Saturday, June 29, 2013

Richard Bissell Revisited

Almost a year ago I wrote a blog post, an appreciation of my favorite writer, Richard Bissell. Here’s the link, if you care to have a look, or another look, at this writer I have enjoyed and admired since I first began reading him, when I was a teenager:

(If you’d rather not be side-tracked into another post, at the end of today’s post is a mini-biography I wrote of Bissell for Tin House Magazine.)

This week, I received an email from my blogspot telling me that I had received a new comment on my tribute to my literary hero. I was thrilled to read this note from Sam Bissell, Richard’s son. It touched me deeply, so I’m quoting it here: 

Many thanks for sharing the above about my Dad. It's great to know that there are more writers out in the world, who, like you, were inspired by him. Besides Elmore Leonard, another luminary who enjoys and collects my Dad's works is Dan Rather; I recall seeing him on the tv several years ago, talking about who most inspired him to write the way he does.

Yesterday marked the 100th birthday of my Dad. While I didn't read any of his works to celebrate, I chose to enjoy the music that filled our lives as we were growing up. So, I spent most of the day playing the music he loved, among them Jimmie Rodgers "The Yodeling Brakeman", Meade Lux Lewis, Benny Goodman, Hoagy Carmichael, Bob Crosby and the Bobcats, Louis Armstrong, Lotte Lenya, Glenn Miller, Bix Beiderbecke, Sidney Bechet, and many, many more. 

I say with a smile on my face that wherever my Dad is now, what he did today included doing as many things as possible near any body of water including boating on it, swimming in it, looking for places where no one else is so he could enjoy the serenity of the river, and building bonfires on beaches that are buried deep within sloughs off the sides of the Mississippi, which we did so many times when I was growing up. 

Thanks again for sharing the reasons why you were inspired by him, along with the mini-bio of him.
All my best-
Sam Bissell

It was of course a pleasure to hear from Sam, whom I’ve never met in person but whom I remember with pleasure from his father’s book of travel memoir, How Many Miles to Galena? In that book Richard Bissell presents his son Sam as a witty kid and a cheerful travel companion.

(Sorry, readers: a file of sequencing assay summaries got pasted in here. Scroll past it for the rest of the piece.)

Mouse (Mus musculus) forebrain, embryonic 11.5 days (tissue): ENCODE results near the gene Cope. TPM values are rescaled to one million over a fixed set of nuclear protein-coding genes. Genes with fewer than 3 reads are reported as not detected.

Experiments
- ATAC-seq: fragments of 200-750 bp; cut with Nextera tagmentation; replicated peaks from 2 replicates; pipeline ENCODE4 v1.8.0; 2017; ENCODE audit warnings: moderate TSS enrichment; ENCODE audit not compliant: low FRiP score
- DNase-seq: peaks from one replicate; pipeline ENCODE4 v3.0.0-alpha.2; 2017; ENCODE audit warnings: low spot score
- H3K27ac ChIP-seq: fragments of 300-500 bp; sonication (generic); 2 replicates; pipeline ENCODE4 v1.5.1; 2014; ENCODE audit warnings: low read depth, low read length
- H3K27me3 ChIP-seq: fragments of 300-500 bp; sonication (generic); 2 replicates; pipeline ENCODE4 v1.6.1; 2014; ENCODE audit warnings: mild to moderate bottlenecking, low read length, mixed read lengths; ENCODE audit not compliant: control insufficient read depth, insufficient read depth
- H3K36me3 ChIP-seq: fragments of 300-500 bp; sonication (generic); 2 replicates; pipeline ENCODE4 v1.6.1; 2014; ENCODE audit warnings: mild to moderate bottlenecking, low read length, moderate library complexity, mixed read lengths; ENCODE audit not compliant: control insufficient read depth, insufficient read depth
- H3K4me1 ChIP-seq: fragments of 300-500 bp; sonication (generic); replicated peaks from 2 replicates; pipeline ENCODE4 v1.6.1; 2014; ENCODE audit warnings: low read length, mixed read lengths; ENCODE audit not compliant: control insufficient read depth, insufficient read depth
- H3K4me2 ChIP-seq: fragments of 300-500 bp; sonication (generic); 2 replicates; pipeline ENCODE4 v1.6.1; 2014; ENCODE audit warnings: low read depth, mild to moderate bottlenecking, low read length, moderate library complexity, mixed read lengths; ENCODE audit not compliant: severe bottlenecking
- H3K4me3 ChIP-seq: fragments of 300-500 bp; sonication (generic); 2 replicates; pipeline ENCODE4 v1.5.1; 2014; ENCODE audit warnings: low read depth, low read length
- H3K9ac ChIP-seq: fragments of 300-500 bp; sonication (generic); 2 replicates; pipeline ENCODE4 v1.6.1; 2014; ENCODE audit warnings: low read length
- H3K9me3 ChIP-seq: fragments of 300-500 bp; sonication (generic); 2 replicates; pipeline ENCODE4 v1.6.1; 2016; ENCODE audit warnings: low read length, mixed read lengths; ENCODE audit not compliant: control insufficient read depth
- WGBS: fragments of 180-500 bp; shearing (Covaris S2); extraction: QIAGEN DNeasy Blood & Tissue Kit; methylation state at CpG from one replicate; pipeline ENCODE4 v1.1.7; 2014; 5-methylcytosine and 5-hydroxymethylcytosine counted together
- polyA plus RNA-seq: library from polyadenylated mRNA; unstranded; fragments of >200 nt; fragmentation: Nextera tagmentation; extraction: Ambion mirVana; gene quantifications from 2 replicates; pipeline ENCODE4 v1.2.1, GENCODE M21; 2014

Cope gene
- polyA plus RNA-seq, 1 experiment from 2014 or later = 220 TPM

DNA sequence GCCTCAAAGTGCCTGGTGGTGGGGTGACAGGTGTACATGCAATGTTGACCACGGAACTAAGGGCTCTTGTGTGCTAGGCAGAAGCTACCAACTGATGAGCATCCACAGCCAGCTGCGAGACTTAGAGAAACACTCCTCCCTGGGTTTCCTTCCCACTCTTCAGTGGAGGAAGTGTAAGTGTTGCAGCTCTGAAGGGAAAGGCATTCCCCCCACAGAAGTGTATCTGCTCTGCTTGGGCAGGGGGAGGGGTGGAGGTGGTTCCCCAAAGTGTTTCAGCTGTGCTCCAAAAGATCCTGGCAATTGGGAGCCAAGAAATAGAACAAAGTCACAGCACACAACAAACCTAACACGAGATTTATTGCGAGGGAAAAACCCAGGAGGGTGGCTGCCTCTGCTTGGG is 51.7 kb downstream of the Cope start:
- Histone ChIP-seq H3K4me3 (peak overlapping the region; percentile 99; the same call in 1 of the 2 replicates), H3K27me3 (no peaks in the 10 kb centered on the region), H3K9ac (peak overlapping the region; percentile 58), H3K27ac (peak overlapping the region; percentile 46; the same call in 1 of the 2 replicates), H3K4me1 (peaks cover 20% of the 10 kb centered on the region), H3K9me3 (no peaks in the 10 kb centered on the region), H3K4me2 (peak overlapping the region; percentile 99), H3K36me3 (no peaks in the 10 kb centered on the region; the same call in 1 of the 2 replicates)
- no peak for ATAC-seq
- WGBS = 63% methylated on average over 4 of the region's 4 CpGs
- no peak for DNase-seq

Sam didn’t leave his email address in his post, so I have no way to thank him directly. Perhaps he’ll find this, and if he does he’ll know I consider his father’s taste in music superb. Another reason to admire the person who wrote those wonderful books.

Here as promised is the short bio of Richard Bissell, which I wrote to accompany an acrostic puzzle I made up for Tin House magazine, Spring 2002.

Richard Bissell (1913-1977), like Mark Twain before him, was a Midwestern humorist who also held a pilot’s license for tonnage on the Upper Mississippi River. Like Twain, Bissell traveled the globe, pen in hand. His literary career and success took him to the East Coast, where he joined and skewered the New York literary establishment.

But Bissell never gave up his home on the Mississippi, a houseboat in Dubuque, and his best books are all about the Midwest: A Stretch on the River; 7-1/2¢ (which became the smash it musical, The Pajama Game); High Water; Good Bye, Ava; and his memoir, My Stretch on the River, Or Why I Am Not Mark Twain.

Elmore Leonard once said that he learned most of what he knew about writing from reading Richard Bissell. I feel the same way, and I dedicated my first published novel to Bissell. In recent years his books have been out of print, and thanks to collectors like me he’s even hard to find in second-hand bookstores; but he’s worth the search. He is the best Midwestern humorist in American literature—and that includes that other tugboat pilot.


  1. What a great interactive post! Thanks, John. I've never read Bissell but it seems I should start.

    1. Thanks, Bill. If you give Bissell a try, you won't regret it!

  2. Wonderful tribute, John. I've never read Bissell, either. Seems like a writer I should have read. Making a note to start looking for some of those titles.

    1. Thank you, John. I'm sure you'd enjoy Bissell's novels, which take place in middle America in the middle of the twentieth century.

  3. I was born and raised in the midwest andwent to college there, so I am mightily embarrassed to say I never read Bissell. I must remedy that especially since Twain is one of my favorite authros.

  4. Thanks for this post, John. I was not familiar with Bissell but now I will look for his books. By the way, I loved Sam Bissell's letter. Thanks for including it. His father's taste in music goes right along with mine.